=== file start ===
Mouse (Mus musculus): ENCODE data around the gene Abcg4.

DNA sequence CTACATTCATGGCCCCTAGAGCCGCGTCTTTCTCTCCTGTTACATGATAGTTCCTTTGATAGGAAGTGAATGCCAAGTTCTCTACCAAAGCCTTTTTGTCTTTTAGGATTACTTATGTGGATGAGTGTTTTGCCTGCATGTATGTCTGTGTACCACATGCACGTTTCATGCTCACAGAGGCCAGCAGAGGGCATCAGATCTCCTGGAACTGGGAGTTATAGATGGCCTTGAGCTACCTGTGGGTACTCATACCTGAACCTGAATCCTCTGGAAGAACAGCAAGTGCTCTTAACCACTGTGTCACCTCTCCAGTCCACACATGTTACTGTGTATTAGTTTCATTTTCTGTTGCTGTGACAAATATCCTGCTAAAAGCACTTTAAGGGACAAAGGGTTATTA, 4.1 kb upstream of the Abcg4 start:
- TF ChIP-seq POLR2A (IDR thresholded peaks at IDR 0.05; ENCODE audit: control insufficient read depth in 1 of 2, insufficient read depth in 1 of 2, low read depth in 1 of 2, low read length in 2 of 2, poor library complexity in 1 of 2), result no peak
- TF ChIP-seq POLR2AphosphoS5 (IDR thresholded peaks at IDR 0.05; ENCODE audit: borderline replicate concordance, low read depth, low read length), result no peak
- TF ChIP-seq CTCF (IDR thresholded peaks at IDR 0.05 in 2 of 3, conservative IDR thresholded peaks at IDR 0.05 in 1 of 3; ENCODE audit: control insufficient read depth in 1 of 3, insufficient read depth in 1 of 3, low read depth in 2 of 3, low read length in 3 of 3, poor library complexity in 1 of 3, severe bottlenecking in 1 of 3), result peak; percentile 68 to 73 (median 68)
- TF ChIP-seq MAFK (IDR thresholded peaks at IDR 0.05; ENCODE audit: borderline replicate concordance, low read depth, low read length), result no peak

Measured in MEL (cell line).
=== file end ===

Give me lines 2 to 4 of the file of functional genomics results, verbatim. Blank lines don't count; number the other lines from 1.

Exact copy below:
DNA sequence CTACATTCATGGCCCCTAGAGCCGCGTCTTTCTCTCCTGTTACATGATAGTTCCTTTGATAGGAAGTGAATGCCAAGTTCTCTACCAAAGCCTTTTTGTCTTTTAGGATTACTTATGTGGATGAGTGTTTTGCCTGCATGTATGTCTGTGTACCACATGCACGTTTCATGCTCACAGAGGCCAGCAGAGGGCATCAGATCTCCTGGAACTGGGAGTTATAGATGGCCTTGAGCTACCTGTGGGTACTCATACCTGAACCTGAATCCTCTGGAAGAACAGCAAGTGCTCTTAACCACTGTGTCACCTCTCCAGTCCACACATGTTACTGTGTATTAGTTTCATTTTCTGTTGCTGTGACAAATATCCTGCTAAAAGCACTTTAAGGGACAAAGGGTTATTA, 4.1 kb upstream of the Abcg4 start:
- TF ChIP-seq POLR2A (IDR thresholded peaks at IDR 0.05; ENCODE audit: control insufficient read depth in 1 of 2, insufficient read depth in 1 of 2, low read depth in 1 of 2, low read length in 2 of 2, poor library complexity in 1 of 2), result no peak
- TF ChIP-seq POLR2AphosphoS5 (IDR thresholded peaks at IDR 0.05; ENCODE audit: borderline replicate concordance, low read depth, low read length), result no peak